Andrea replied that the brand has increased its frequency of customer communications, emailing customers at least once a week with relevant information. Additionally, the brand has increased its velocity in social, and generally, Ally is taking advantage of new opportunities popping up. For instance, the brand is sponsoring Jimmie Johnson, a NASCAR driver, and as NASCAR pivots to virtual racing, Ally outfitted Jimmie’s entire iRig with Ally branding, including a hat and backdrop.
“We’re having some fun with it, where we actually are surprising and delighting some of our customers,” Andrea said. The brand has also partnered with Katie Couric on a series called “The Bright Side,” focusing on stories of “the heroes, the helpers, and the people who are finding joy” under these unprecedented circumstances.
2. With the right tone, brand-customer communications can be a salve.
Jamie asked Andrea how Ally is being brave with its marketing in light of the pandemic. “In a lot of ways,” Andrea said, “brands are like a warm chocolate chip cookie right now,” reminding people that everything will be ok.
Andrea said for Ally, being brave at this time means focusing less on short-term business implications, and thinking more in terms of being human beings and good corporate citizens as a brand. The brand has implemented a comprehensive relief package for its customers including suppressing all auto payments to customers for 120 days, suppressing all mortgage payments for 120 days and waiving all fees. Ally is also focusing on providing helpful information like what customers can do with their stimulus checks, how to think about FDIC insurance and the importance of it right now.
3. TV’s reach is as powerful as ever.
As the COO of Advanced TV at Cadent, Jamie said she’s a believer in the power of data to communicate at the household-level. So is now the right time to get more targeted or more broad with TV messaging?
Andrea responded, “I think people that draw a line in the sand and say it’s ‘either/or’ are really not looking at the full picture, and not giving themselves an opportunity to reach the number of people that they need to reach,” adding that in many regards, there’s still no better medium than television to gain mass appeal.
4. CMOs should dig into the details with their data right now.
Andrea generally is a big proponent of keeping an active learning agenda as a CMO, aiming to allocate a third of her time to learning.
Under the current circumstances, she said, CMOs should “ferociously read every piece of information that they can get their hands on right now,” adding that they need to be more involved than ever in the social listening process, and actually listening to what customers are saying, and how they’re feeling.” Andrea said recently, she’s closer to the creative process than ever before, meeting more frequently with Ally’s various agency teams in order to stay fluid and adjust on a weekly basis.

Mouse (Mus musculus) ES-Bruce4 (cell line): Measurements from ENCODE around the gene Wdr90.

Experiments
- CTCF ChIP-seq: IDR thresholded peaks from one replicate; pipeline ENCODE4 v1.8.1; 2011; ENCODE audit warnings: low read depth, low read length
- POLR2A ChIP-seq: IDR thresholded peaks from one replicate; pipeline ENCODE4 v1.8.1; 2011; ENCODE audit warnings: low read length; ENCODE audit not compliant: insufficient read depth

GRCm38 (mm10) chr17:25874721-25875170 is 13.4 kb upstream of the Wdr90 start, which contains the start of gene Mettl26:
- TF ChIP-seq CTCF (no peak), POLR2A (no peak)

She added that CMOs shouldn’t be afraid to get into the details of customer feedback right now: “The people that pay attention to the details, are the ones that are going to make sure that they don’t do any harm to their brand, and they actually thrive coming out of this.”
5. Show your humanity.
Andrea said her team is finding ways to connect remotely, from virtual happy hours and fitness bootcamps to a game of Marco Polo, adding, “I’ve literally sent a Marco Polo video message to all 120 individually, and I’m keeping in touch with anybody that’s responding on a really regular basis.”
Jamie said right now is an important time to support Cadent’s brand and agency clients: “As a technology partner, we’re looking for ways to be supportive to our agency and brand clients in any way we can. We’re not necessarily selling right now; we’re looking for solutions.” To stay connected to her team, Jamie said she learned how to use TikTok to regularly share silly videos.
6. Lean into your brand, in the good and bad times.
During the last recession, the brands that went dark took nine times longer to recover, Andrea said, adding, “We also know that a large portion of brands that go completely dark, will lose at least 1X their brand measures, and we’ve worked too hard, particularly over the course of the last two years, to have dramatic brand acceleration.” Ally has accelerated its brand valuation, doubling it in each of the last two years, Andrea said.
7. Learn from times of crisis.
Jamie asked about Ally’s history of handling national crises; the brand launched during the financial crisis in 2007. Did her team take learnings from the previous crisis into this one? Andrea said that while there’s no playbook for a crisis like this, and no one would have imagined they’d have to live through a pandemic, Ally was born out of customer pain points. Now, as people flock to digital brands that help them adjust to the new normal, like Netflix and Zoom, customers are also flocking to Ally, a digital-only bank.
“We will use the lessons that we learned of solving for customer pain points and providing great digital utility to carry us through this,” Andrea said.